A Rare (Good) Example of Why Gamma Matters to Option Traders

Posted by jbrumley on April 19, 2017 2:48 PM

A couple of months ago we made the point that, although high-priced stocks tend to make their options similarly expensive, the cost may be worth it. Those stocks -- we used Tesla (TSLA) as our guinea pig -- tend to move in big steps. Since their deltas are just as strong as any other option, the proverbial bang you get for your buck is adequate. The high cost can be abated simply by trading fewer contracts. Gamma doesn't make a big difference.... at least in that case.

When you want to trade a lower-priced stock though, and the options don't cost quite as much, this is where gamma can make a big difference -- particularly if there's not much time left until the option's expiration.

It was a matter that came up Wednesday, when our Weekly Options Accelerator trading service stepped into some near-term MGM Resorts (MGM) calls in anticipation of a continued bullish thrust. While delta still played a key role in which call option we chose, this is a case where gamma was a key consideration.

As a quick refresher, gamma is the rate at which delta changes when the underlying stock moves $1.00, while delta is the rate at which the option changes price when the underlying stock moves $1.00. Generally speaking, you want a high delta so your option moves a lot, in step with the stock you're making a play on. And, generally speaking, you'd like to have a higher gamma than not, since it means your option's delta improves as progress is made, meaning the trade becomes even more responsive as it wears on.

Of course, high deltas and high gammas can also backfire, should you not correctly predict the direction of the stock you're buying options on. As we mentioned a couple of weeks ago, to get a good feel for the "what if" scenarios of a particular option trade, you really have to crunch all the numbers and possibilities to find the optimal risk/reward scenario.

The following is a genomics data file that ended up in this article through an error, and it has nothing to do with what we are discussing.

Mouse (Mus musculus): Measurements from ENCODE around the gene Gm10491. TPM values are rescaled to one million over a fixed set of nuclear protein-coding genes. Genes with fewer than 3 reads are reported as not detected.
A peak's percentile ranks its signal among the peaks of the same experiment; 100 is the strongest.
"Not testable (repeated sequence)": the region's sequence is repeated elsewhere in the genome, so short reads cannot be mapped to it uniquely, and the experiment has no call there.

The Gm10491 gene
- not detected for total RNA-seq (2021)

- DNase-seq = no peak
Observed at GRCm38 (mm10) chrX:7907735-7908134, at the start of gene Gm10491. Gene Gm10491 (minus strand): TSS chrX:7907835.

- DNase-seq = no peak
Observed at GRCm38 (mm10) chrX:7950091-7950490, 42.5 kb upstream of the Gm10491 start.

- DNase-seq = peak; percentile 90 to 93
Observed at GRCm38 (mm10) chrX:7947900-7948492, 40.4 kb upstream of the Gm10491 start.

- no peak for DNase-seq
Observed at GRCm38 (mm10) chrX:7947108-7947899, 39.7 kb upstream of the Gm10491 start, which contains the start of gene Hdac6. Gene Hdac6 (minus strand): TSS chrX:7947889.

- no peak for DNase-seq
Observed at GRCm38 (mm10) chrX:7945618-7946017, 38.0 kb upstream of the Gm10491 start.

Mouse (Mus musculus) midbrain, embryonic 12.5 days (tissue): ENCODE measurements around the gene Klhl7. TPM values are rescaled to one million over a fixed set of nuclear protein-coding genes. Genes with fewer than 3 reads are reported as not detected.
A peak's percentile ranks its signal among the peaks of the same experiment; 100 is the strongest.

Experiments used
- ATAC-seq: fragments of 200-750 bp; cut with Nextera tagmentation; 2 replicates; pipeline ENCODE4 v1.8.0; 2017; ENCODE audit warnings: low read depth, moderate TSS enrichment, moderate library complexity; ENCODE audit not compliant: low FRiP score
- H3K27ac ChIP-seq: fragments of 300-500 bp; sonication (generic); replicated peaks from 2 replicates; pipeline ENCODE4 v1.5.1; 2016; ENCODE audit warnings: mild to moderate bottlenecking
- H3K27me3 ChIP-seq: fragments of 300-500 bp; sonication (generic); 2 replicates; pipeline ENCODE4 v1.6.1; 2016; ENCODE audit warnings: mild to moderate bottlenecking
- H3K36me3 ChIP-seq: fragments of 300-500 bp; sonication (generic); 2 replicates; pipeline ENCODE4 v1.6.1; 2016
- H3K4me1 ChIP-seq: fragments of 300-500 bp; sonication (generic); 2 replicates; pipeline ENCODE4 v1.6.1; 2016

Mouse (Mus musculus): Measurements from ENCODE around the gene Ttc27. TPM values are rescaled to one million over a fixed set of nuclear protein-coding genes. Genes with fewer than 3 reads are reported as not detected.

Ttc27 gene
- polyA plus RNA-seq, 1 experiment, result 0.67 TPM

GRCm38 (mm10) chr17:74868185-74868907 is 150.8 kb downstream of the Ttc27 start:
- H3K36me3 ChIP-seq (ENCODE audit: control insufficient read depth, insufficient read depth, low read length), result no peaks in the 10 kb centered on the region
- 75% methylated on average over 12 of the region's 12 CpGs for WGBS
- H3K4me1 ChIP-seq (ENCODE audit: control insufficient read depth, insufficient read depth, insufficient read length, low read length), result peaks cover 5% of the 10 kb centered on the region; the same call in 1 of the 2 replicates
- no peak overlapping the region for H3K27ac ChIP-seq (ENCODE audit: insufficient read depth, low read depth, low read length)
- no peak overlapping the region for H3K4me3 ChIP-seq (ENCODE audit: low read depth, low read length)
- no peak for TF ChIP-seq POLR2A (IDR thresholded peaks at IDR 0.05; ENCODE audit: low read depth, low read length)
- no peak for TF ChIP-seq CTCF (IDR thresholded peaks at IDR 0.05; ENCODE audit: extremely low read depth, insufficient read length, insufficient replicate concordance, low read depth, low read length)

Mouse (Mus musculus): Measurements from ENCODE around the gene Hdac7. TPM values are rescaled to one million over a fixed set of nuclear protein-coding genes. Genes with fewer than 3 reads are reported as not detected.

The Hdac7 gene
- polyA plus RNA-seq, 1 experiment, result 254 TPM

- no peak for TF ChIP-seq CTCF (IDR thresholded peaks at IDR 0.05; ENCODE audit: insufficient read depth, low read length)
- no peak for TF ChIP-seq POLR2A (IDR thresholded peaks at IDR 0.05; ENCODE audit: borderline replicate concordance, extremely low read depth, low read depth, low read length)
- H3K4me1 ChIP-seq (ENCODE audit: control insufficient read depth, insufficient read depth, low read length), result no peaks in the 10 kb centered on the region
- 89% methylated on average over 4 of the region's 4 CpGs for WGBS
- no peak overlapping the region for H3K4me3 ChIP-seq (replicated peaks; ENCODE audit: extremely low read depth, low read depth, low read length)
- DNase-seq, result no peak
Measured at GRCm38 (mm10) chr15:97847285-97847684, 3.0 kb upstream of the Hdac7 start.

We'll do that below for MGM, but first things first... a look at the chart.

There's actually a lot working in factor of MGM Resorts shares here, not the least of which is what sparked the current rally - the triple bottom at $25.24. But, it was the renewed cross back above the 100-day moving average line (gray) today that sealed the deal. [Note that the Weekly Options Accelerator service uses a whole different set of technical criteria, but we can't give our proprietary tools away.]


Less objective and more subjective is the fact that the bearish gap left behind in February has yet to be fully filled in, and there's not necessarily an absolute ceiling until we get to January's highs around $30.00. From the current price of $28.15, that's enough room to squeeze in a decent trade from MGM, jumping on while the momentum is clearly hot... yesterday and today have been decidedly bullish.

So, we know (1) this is going to be a pretty short-term trade, and (2) at best we'll be able to get about $2.00 worth of movement out of the stock before a headwind is hit.